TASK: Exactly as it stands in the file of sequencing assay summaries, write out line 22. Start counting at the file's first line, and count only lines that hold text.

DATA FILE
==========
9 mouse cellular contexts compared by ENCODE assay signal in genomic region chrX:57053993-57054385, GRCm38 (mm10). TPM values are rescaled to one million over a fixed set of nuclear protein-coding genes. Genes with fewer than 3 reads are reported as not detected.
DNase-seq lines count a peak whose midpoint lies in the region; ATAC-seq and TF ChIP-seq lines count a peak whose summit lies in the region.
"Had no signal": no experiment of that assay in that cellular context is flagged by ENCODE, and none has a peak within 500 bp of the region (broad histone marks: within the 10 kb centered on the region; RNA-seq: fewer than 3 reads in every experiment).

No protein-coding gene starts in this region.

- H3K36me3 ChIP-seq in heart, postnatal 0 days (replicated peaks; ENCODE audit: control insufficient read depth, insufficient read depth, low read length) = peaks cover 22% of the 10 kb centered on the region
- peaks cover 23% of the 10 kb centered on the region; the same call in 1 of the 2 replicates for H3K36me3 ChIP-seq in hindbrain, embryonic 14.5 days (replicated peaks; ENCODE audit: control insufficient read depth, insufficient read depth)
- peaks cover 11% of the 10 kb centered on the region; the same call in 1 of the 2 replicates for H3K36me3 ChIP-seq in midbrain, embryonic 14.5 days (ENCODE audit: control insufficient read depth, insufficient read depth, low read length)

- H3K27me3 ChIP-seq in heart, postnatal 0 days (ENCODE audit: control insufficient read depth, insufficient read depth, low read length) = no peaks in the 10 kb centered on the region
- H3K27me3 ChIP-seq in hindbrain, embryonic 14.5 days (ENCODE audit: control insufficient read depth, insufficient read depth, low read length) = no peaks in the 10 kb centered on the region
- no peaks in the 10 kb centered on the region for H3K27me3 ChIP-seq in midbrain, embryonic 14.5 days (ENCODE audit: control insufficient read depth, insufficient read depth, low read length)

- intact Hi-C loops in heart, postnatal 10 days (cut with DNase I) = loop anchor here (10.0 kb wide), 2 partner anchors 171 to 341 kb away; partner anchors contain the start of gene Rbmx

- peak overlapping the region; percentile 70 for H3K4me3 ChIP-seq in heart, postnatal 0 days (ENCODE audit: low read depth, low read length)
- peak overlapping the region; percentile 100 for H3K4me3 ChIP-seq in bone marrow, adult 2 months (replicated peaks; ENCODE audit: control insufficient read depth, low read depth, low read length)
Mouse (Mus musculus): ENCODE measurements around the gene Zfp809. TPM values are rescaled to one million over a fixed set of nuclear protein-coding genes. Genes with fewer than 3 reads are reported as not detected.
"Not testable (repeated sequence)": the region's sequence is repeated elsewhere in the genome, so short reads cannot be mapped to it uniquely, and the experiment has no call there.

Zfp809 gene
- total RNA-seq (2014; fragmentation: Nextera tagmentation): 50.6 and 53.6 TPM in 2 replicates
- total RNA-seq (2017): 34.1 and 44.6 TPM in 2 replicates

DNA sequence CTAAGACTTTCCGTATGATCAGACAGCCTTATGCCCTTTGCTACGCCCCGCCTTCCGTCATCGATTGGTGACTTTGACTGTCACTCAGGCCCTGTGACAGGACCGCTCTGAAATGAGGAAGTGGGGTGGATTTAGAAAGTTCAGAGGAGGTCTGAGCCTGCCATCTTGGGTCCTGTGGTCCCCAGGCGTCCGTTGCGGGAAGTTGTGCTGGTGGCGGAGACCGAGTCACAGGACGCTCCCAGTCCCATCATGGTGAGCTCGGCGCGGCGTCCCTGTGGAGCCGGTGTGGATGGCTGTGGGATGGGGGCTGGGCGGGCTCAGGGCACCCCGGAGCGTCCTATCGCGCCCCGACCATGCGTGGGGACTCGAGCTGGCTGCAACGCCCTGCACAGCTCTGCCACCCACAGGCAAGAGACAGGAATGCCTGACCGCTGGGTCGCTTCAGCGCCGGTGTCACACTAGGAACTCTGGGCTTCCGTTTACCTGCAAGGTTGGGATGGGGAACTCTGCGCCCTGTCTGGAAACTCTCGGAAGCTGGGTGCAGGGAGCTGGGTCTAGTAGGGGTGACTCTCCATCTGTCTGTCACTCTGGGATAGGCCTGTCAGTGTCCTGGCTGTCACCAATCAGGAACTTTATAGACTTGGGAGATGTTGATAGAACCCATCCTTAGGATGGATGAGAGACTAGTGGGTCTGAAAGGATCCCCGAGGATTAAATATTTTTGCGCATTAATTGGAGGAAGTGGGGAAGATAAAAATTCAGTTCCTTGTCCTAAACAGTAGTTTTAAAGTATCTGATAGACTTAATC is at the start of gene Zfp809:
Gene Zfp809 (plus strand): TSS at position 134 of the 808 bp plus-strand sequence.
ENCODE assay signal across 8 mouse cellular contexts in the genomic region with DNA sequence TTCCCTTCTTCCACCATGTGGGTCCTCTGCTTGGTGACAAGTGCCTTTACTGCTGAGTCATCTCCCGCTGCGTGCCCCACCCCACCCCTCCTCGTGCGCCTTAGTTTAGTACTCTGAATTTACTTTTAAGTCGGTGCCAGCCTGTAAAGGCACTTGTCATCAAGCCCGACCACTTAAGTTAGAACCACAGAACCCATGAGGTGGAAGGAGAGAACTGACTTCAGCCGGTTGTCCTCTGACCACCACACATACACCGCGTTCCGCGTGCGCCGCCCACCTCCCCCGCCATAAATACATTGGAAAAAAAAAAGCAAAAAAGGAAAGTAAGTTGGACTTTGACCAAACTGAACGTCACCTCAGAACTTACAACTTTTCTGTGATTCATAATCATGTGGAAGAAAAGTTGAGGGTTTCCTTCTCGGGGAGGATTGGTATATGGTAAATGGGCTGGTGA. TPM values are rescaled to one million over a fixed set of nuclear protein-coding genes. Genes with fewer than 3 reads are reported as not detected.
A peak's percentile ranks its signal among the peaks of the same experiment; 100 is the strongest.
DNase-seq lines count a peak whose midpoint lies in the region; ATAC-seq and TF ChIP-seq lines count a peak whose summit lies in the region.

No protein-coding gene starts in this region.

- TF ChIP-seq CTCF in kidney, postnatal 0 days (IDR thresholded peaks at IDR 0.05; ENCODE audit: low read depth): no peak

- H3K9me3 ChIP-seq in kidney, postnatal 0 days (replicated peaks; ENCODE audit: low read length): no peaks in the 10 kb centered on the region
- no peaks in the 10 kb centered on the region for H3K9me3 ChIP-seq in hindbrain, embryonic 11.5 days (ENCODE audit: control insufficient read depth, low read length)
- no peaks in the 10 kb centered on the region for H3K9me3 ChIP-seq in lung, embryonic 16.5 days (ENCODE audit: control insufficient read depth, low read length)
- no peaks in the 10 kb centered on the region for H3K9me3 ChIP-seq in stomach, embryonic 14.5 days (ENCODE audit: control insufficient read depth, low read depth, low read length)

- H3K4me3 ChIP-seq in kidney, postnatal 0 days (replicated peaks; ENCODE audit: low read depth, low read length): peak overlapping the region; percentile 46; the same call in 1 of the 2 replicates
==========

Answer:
A peak's percentile ranks its signal among the peaks of the same experiment; 100 is the strongest.